Under your opponent's system two thirds get to spend £25,000 and one third gets to spend £100,000. Under your rule those £25,000 earners who make up the two thirds get to have a share of the £100,000 earned by the minority group. Under your system everyone in the two thirds group is £25,000 better off and everyone in the one third group is £50,000 worse off (for those still counting, each of the population has £50,000 to spend). My prediction is that on Election Day your opponent will obtain one third of the votes and you'll obtain two thirds.

Before universal suffrage, the primary voters were men who earned money, so it was best for the government to adopt a flat rate tax policy. When universal suffrage came in, things changed, because now there were a lot more votes to buy, so it made sense to appeal to the majority (the low and medium earners) against the minority (the high earners) . A political party that promised to tax the wealthiest people at a higher rate and distribute it to the poorer people would gain plenty of support, so their policies were tactical.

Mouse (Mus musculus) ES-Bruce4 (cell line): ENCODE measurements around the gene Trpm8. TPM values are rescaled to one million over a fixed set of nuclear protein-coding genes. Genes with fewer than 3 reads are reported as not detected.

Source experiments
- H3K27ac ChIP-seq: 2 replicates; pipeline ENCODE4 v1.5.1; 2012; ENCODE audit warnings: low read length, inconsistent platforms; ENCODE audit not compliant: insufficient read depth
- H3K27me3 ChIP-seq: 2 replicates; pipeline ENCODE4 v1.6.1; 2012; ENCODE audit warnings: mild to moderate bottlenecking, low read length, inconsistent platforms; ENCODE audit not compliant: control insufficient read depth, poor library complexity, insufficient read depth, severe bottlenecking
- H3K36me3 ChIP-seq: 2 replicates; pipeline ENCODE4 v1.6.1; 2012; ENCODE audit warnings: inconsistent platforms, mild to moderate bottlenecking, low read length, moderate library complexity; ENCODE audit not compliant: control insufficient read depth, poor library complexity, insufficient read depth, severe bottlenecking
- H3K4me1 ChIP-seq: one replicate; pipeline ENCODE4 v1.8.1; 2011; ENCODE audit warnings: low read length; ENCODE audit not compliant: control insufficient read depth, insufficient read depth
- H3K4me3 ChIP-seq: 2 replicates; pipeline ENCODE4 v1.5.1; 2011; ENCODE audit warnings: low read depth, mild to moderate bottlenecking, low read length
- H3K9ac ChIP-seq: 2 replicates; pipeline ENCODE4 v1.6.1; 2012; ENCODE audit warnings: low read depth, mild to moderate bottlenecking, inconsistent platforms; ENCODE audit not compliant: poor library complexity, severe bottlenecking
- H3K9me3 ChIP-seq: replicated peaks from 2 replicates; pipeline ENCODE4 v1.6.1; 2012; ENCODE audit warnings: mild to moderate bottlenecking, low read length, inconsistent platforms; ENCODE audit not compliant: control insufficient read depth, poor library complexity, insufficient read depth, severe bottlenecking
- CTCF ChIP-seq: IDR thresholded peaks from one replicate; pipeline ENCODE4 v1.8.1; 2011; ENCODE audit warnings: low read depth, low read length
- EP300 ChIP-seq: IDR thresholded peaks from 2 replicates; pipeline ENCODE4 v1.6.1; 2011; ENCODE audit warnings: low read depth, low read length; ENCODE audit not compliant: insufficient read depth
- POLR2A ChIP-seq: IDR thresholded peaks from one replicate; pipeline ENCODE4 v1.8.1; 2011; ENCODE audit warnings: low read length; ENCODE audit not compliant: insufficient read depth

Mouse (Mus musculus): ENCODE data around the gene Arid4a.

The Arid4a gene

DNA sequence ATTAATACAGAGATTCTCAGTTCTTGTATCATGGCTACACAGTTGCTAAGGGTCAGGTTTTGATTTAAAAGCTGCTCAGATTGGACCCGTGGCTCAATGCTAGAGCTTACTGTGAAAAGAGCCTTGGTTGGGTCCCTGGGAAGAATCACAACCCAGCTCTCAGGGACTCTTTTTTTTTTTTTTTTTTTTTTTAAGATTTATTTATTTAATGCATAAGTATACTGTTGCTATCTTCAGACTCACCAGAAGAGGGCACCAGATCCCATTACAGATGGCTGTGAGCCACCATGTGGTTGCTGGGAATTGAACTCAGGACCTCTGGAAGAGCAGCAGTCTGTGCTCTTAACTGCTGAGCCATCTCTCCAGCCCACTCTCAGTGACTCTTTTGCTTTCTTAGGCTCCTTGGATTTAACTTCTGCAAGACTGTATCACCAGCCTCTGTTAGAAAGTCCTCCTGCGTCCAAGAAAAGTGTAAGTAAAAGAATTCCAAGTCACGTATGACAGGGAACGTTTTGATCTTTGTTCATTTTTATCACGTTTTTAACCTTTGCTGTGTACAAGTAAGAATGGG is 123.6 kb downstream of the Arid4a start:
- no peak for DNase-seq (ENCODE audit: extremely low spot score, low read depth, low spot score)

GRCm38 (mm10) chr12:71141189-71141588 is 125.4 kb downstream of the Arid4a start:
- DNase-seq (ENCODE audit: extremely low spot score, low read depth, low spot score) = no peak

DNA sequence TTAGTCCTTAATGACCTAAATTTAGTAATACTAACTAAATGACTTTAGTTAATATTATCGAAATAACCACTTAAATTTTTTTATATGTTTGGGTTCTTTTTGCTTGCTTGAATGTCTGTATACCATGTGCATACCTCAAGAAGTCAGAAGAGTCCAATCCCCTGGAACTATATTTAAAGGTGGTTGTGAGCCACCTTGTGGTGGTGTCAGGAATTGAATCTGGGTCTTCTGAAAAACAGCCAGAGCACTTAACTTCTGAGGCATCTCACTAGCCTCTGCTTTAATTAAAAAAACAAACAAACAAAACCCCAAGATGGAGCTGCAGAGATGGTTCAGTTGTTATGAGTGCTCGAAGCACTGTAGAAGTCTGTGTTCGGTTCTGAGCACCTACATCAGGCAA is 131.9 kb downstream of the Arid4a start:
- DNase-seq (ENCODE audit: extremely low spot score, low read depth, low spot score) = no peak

This is what we find in the modern age in the UK. In the UK the median income is lower than the average income, meaning most people earn less than the UK’s average wage. This presents a tactical no-brainer for political parties; endorse progressive taxation because then if you tax the wealthiest more than the poorest you bestow gifts on the majority of the people – which, for most people, basically amounts to voting for your own gifts.

This all sounds nice; surely voting for things that you like is a positive thing, and surely a nation in which the majority benefits from the government’s beneficence is a good thing too, right?